Kids swearing more
"According to research presented at the Sociolinguistics Symposium this month, children are learning to use profanity – swearing – at an earlier age," Psychcentral.com reports. "And the researchers found children are also swearing more often than children did just a few decades ago. Timothy Jay, a psychology professor at Massachusetts College of Liberal Arts, presented the data at the conference, held earlier this month in the U.K. Prof. Jay suggests the rise in profanity among children is not surprising, given the general rise in the use of swearing among adults during the same time period. … Kids aren't learning swearing at an earlier age from the television they watch. The rise in cursing mirrors the rise in cursing among adults in the past 30 years that Prof. Jay has been studying the psychology of swearing."
Hurrah for autumn
"Some allergy sufferers hate spring," Mary Schmich writes for the Chicago Tribune. "Some heat wimps hate summer. Some people hate winter because they can't stand to shovel snow. Everybody loves autumn. … The tender air, the angle of the sun, the incongruity of that colour flaring while the light fades. And we're always more grateful to be alive when we're aware of dying."
Steamed about homework
From an 1860 edition of Scientific American: "A child who has been boxed up six hours in school might spend the next four hours in study, but it is impossible to develop the child's intellect in this way. … The effect of the system is to enfeeble the intellect even more than the body. We never see a little girl staggering home under a load of books, or knitting her brow over them at eight o'clock in the evening, without wondering that our citizens do not arm themselves at once with carving knives, pokers, clubs, paving stones or any weapons at hand, and chase out the managers of our common schools, as they would wild beasts that were devouring their children."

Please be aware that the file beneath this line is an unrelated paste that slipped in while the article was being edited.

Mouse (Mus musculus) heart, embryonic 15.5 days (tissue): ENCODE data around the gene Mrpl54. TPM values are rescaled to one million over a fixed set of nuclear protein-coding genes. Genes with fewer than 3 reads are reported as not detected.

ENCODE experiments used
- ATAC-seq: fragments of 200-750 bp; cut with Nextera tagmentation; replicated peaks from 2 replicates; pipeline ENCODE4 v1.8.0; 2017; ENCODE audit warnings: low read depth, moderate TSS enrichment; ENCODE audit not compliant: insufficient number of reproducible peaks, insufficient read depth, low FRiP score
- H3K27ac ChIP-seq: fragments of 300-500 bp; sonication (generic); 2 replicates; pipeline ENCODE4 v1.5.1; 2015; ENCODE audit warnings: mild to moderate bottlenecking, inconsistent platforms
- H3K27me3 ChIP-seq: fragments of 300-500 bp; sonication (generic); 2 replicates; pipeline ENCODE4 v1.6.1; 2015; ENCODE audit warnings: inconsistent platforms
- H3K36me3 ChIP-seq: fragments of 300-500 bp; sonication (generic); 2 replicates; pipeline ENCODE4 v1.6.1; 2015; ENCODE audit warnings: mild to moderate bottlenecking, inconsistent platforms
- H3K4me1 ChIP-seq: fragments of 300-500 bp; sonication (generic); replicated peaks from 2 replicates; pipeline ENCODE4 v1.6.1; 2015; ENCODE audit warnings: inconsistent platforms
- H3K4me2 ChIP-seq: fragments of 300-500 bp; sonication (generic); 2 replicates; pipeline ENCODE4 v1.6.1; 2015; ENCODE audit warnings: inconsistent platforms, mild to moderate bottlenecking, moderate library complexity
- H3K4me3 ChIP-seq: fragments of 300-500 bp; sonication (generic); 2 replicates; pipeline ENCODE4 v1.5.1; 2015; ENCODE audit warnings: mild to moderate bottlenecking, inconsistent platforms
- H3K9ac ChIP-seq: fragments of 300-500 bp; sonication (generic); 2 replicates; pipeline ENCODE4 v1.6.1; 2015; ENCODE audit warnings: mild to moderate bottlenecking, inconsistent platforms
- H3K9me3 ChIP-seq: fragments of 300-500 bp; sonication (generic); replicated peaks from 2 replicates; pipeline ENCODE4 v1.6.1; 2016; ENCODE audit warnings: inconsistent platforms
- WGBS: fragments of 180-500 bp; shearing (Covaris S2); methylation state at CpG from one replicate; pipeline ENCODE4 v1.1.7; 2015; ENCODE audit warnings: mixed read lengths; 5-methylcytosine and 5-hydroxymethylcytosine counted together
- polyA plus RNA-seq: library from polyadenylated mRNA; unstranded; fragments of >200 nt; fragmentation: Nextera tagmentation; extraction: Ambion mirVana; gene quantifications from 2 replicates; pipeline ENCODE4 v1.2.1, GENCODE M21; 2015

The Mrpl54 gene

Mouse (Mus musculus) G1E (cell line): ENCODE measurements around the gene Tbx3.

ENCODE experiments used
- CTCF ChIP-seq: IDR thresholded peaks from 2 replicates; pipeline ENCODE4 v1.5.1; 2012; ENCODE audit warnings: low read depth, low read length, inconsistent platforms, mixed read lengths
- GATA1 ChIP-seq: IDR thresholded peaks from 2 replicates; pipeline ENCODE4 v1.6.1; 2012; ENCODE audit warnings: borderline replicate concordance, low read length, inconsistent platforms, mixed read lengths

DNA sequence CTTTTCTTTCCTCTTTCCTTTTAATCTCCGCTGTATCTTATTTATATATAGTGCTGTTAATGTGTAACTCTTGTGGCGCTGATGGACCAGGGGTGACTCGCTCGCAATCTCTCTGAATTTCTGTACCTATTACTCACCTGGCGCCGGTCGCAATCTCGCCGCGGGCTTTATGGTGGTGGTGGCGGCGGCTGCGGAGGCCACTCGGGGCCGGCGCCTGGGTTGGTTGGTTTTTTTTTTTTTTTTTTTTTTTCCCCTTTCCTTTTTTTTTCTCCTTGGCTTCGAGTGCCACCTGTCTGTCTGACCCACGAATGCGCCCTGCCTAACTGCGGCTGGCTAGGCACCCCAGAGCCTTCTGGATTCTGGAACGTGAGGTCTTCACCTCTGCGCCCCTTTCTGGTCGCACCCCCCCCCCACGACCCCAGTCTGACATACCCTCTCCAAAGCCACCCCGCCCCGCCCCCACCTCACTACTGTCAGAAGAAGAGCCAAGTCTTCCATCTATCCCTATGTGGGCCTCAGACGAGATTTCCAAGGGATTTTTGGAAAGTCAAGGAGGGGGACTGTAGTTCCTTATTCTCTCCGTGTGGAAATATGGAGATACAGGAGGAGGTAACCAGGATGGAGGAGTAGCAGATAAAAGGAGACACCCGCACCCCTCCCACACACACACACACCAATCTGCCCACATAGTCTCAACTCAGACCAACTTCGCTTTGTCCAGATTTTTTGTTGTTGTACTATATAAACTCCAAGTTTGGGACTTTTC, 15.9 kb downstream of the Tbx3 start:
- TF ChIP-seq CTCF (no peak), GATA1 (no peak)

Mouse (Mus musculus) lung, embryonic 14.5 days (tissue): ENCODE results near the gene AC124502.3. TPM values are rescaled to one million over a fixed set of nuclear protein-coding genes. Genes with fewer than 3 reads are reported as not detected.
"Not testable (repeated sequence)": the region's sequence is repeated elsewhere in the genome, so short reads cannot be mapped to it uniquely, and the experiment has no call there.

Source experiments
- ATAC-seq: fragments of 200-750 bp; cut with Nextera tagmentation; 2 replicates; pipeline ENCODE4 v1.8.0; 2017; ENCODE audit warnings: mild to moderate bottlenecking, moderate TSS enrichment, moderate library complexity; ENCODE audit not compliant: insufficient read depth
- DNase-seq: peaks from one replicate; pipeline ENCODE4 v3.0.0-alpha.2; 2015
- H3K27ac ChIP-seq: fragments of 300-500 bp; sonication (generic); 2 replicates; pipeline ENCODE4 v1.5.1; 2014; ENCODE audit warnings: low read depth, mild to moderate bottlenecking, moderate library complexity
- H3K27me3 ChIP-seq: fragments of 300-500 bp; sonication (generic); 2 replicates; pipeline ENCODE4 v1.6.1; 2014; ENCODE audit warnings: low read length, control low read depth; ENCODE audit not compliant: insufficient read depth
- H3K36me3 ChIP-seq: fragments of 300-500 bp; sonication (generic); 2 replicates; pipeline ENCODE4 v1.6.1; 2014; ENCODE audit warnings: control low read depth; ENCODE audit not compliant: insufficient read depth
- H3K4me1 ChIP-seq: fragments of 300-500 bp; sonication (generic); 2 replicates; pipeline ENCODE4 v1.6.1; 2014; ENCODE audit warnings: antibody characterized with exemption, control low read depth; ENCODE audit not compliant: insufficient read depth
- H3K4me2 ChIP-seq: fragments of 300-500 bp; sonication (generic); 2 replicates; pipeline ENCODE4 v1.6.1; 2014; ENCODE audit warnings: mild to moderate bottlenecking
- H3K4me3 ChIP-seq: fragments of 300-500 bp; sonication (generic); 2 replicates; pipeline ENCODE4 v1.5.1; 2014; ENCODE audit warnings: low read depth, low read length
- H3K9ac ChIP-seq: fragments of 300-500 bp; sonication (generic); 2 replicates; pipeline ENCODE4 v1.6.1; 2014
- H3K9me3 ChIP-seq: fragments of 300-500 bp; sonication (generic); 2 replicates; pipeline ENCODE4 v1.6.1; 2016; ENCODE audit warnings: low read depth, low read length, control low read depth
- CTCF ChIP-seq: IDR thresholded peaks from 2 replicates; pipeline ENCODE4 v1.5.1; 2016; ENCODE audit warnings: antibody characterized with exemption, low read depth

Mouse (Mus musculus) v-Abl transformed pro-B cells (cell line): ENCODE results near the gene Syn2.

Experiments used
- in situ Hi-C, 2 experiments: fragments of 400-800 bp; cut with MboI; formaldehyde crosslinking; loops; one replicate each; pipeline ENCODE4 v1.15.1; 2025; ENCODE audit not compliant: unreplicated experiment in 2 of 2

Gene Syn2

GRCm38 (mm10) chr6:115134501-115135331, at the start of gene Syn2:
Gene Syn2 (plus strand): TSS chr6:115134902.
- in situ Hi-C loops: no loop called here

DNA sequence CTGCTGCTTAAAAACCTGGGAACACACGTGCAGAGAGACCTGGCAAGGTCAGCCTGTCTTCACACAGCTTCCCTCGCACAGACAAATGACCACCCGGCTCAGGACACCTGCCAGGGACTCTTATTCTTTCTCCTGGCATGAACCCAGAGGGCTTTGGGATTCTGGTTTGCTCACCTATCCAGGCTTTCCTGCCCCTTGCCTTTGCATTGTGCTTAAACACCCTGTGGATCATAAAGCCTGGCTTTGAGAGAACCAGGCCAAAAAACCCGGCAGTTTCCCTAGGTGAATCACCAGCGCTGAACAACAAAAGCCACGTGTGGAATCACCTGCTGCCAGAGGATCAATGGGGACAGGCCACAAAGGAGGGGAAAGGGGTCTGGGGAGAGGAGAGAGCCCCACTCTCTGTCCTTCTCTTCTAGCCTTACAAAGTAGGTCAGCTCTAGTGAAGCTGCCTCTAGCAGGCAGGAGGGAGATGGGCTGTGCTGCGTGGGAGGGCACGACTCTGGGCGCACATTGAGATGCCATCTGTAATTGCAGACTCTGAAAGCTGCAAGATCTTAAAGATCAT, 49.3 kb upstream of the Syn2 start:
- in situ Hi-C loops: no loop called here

"Two small drinks a night are enough to make elderly people unsteady on their feet, putting them at risk of falls, a study shows," The Daily Telegraph reports. "The moderate amount of alcohol – below the current legal limit for driving – has a dramatic effect on their dexterity. Scientists gave 13 healthy men and women in their early 60s just two single vodka and orange drinks and found they struggled at an obstacle avoidance test while walking." Dutch researcher Judith Hegeman, of Saint Maartens Hospital in Nijmegen, said: "After ingestion of two alcoholic drinks, obstacles were hit twice as often, response times were delayed and response amplitudes were reduced."
Battle of wills
A 49-year-old man has been arrested in Ann Arbor, Mich., following a fight with the pet parrot carried in his backpack, Associated Press reports. Police say witnesses reported the colourful bird was shaken so violently that its feathers were scattered. Police lieutenant Renee Bush said the parrot was "squawking loudly" when officers arrived. But the bird was fighting back, leaving one of its owner's thumbs "scratched and bloodied." The parrot suffered a red eye and bald patches. Lt. Bush said it was also limping. The owner told officers he was disciplining and training the bird. He was held in jail, pending charges.
How to stay calm
"A key task, when dealing with another person's anger," Sue Shellenbarger reports for The Wall Street Journal, "is to show 'emotional leadership' in responding – that is, to keep from getting mad, too, says Donna Earl, San Francisco, owner of an eponymous customer-service training and management company. … When you're the target of criticism, controlling your own emotions is one of the hardest tasks. Techniques Ms. Earl recommends include looking at the ceiling to relax your breathing and tracing figure-eights in the air with your eyes, which relaxes and refocuses the eye muscles, with a calming effect. To stay calm, one San Jose, Calif., help-desk worker posts a vacation photo of his family at his desk, directly in front of him at eye level, Ms. Earl says. One technique she doesn't recommend: Some agents hit the 'mute' button and scream back."
The deeper geek
Geeks who like to rap have created a new genre of hip hop known as nerdcore. "Nerdcore is like every other sort of hip hop, just considerably less cool," MC Frontalot, one of the founding fathers of the scene, told the BBC. "Topics include video games, science fiction, Dungeons and Dragons, but the deeper themes also look at feelings of alienation, paranoia and inadequacy that must always be battled in order to leave your apartment."
Source: Orange News U.K.
Thought du jour
"We tell lies when we are afraid … afraid of what we don't know, afraid of what others will think, afraid of what will be found out about us. But every time we tell a lie, the thing that we fear grows stronger."
– Tad Williams